"If you've ever stepped in a heap of sticky, very fresh elephant shit then you'll know it's virtually impossible to keep your balance."
I am a complete sucker for a comedy. I absolutely love books with a good sense of humor, and if they are able to literally make me laugh tea out my nose, all the better. I think the reason I love humorous books so much is because they are one of the very few types of books that actually manage to elicit an emotional response from me. As I've mentioned before, I'm not the kind of person who gets "scared" or "moved to tears" by books. They just don't trigger those kinds of reactions for me. But a truly funny book has the power to make me actually laugh out loud, and that is why I love them so much. Christopher Moore and Neil Gaiman are among my favorite authors for these reasons. And while Gaiman is probably considered fantasy before comedy, if you've read Good Omens then you know exactly why I classify him as a humor writer as well.
It's been quite a little while since I've read anything truly humorous. I've been on a bit of a teen drama, adult drama, too much drama tilt as of late. Which is why I was thoroughly, truly glad to read Jonas Jonasson's The 100-Year-Old Man who Climbed out the Window and Disappeared.
|Great cover too, in my opinion.|
In order to obtain a copy of this book from my local public library, I actually had to wait over three months to get to the top of the holds list. There were literally dozens of people waiting to read this recent bestseller. Conveniently for me, book club this month picked bestsellers as our genre, so 100-Year-Old Man ended up pulling double-duty in that regard and as comedy relief.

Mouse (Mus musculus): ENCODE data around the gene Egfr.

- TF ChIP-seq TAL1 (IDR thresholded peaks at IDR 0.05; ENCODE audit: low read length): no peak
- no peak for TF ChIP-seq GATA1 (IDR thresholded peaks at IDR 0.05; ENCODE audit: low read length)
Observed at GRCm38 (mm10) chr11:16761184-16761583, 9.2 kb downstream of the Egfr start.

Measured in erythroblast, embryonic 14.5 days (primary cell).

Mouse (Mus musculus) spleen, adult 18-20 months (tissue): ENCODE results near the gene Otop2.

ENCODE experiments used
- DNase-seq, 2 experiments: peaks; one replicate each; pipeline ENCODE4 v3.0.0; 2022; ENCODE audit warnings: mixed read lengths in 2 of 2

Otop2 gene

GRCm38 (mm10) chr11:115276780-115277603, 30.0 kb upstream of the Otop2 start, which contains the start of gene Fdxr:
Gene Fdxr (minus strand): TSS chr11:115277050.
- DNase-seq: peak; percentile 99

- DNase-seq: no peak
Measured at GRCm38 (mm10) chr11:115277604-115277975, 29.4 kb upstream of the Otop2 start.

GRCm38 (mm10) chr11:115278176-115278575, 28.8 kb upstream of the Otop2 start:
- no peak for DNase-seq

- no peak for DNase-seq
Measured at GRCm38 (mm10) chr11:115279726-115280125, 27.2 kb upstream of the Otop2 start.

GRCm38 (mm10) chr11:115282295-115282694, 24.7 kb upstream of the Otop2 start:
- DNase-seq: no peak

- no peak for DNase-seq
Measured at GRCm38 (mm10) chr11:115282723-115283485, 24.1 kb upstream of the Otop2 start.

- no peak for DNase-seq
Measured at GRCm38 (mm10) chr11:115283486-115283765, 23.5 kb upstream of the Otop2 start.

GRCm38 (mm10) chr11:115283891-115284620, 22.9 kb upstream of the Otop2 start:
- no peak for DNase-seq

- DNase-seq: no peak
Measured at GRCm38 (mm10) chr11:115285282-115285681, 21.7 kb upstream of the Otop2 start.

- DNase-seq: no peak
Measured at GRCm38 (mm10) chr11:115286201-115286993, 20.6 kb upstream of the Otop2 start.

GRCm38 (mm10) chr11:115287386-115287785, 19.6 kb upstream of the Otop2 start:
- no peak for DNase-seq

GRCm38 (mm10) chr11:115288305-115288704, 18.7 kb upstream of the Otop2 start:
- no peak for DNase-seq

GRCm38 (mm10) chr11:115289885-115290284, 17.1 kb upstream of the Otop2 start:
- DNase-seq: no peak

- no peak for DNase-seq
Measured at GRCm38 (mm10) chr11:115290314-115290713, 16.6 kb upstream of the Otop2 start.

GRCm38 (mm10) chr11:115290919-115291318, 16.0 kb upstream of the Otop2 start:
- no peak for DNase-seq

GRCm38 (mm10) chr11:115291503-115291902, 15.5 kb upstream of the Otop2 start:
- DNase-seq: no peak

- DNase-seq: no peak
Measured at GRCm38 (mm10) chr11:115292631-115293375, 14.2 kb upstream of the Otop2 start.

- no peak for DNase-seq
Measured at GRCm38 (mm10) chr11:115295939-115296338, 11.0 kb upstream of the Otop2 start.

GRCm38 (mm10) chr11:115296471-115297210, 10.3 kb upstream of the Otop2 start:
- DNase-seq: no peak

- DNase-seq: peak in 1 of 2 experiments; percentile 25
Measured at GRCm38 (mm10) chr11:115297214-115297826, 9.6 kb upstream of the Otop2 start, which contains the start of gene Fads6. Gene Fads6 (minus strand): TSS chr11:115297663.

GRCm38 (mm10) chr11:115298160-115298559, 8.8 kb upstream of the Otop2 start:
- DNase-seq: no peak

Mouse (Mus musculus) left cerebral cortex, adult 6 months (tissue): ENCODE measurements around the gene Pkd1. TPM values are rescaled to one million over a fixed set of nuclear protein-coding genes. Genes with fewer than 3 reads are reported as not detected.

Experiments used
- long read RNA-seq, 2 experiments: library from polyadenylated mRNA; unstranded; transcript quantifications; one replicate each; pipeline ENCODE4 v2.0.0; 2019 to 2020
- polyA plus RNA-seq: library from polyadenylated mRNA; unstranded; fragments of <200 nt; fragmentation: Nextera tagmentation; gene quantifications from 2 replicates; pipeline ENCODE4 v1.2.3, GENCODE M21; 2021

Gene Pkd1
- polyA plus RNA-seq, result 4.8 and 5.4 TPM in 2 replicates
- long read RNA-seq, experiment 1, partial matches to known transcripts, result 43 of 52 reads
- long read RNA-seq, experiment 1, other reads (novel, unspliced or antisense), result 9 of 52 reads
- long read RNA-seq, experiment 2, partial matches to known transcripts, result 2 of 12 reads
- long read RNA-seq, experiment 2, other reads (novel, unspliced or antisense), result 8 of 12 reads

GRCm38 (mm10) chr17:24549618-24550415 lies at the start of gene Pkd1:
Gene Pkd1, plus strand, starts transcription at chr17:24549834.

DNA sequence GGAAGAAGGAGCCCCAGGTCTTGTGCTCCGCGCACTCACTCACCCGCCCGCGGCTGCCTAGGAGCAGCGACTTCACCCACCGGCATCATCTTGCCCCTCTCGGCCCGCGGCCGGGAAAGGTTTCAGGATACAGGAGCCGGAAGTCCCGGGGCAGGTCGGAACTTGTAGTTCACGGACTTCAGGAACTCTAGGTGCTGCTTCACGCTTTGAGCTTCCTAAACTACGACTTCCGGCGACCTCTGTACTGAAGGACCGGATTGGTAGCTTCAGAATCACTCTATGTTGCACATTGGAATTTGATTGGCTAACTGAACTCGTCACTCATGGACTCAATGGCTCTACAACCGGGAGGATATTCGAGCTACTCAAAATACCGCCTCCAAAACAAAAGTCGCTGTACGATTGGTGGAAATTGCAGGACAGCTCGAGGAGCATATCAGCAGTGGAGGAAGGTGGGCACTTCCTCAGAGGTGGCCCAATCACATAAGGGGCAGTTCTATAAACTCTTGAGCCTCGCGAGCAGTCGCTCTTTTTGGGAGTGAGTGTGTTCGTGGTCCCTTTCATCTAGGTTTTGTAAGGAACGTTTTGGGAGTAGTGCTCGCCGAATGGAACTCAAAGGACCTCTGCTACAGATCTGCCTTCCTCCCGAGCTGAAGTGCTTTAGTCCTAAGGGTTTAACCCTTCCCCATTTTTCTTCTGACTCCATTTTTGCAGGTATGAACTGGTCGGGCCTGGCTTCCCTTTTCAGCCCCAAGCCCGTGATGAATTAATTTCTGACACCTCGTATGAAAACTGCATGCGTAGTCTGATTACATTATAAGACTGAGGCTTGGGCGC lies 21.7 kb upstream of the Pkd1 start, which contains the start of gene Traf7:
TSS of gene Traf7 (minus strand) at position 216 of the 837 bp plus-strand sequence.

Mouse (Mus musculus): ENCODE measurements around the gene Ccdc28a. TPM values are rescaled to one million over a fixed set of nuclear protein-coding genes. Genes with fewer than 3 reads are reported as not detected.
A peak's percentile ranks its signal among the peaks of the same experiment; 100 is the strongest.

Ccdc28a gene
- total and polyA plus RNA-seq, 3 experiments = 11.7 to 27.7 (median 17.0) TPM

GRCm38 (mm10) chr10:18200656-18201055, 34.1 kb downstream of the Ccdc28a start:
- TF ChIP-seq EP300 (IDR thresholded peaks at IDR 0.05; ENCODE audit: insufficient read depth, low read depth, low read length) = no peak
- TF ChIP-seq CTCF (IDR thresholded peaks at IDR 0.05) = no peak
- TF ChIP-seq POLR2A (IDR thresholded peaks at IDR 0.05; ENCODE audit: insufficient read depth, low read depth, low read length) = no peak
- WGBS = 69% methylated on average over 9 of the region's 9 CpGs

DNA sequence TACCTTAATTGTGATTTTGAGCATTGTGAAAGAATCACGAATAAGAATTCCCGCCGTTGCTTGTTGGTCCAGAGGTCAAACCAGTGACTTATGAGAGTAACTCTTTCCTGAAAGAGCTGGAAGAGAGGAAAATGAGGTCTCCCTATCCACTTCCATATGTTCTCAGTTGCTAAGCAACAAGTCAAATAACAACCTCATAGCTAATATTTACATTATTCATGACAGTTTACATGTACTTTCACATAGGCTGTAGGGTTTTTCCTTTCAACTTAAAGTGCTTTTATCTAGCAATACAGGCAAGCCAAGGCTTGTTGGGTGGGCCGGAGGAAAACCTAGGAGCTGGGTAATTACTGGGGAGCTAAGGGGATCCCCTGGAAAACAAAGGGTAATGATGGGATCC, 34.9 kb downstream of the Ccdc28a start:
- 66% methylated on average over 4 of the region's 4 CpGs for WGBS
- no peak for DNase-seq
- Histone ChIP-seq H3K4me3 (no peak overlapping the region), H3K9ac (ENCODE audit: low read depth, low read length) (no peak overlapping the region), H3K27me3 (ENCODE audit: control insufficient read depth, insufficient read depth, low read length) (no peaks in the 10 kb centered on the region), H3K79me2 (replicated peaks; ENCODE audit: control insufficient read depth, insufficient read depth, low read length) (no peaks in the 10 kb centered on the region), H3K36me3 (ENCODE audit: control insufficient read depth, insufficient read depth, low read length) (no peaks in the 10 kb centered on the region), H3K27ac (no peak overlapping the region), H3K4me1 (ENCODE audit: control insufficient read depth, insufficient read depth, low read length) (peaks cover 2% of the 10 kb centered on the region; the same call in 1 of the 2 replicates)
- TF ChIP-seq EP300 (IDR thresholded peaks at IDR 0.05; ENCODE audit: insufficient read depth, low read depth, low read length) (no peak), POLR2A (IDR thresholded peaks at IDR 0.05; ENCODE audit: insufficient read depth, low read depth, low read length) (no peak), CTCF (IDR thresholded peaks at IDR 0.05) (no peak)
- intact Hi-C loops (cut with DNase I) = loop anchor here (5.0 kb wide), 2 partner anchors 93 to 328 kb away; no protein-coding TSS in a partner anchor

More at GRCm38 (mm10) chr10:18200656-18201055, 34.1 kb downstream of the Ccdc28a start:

In the 100-Year-Old Man, centarian Allan Karlsson decides to start over and climbs out the window of his retirement home on his 100th birthday. The highly idiosyncratic senior citizen then proceeds on a romp across the Swedish countryside which comes to include stealing a suitcase full of money, accidental murder, and a motley crew of accomplices including a thief, an evangelized fraudster, and a farmer and her elephant. Obviously, mayhem ensues.
100-Year-Old Man does not proceed in a strictly linear fashion. Episodes from unpolitical Allan Karlsson's life are all highly political, as he plays a role in some of the 20th century's key events and gains the ear of many prominent figures across several continents. The total ridiculousness of both Allan's overly lucky history and his current adventure is part of what makes the book very enjoyable and outrageously funny. Yet Allan's frank and honest nature makes his tales seem believable. With child-like honesty Allan blows up his childhood home, insults Stalin and nearly causes multiple international incidents, all without a hint of malice. The overall result is a book that is just pure fun; one that cannot be taken too seriously or analyzed too deeply.
I would highly recommend Jonas Jonasson's The 100-Year-Old Man who Climbed out the Window and Dissapeared to anyone who enjoys literature in translation, or a good solid laugh. It is a highly joyful, exciting book with a tidy happy ending. Most of all, it is perfect light reading if you're experiencing a bit too much seriousness in your life or literature.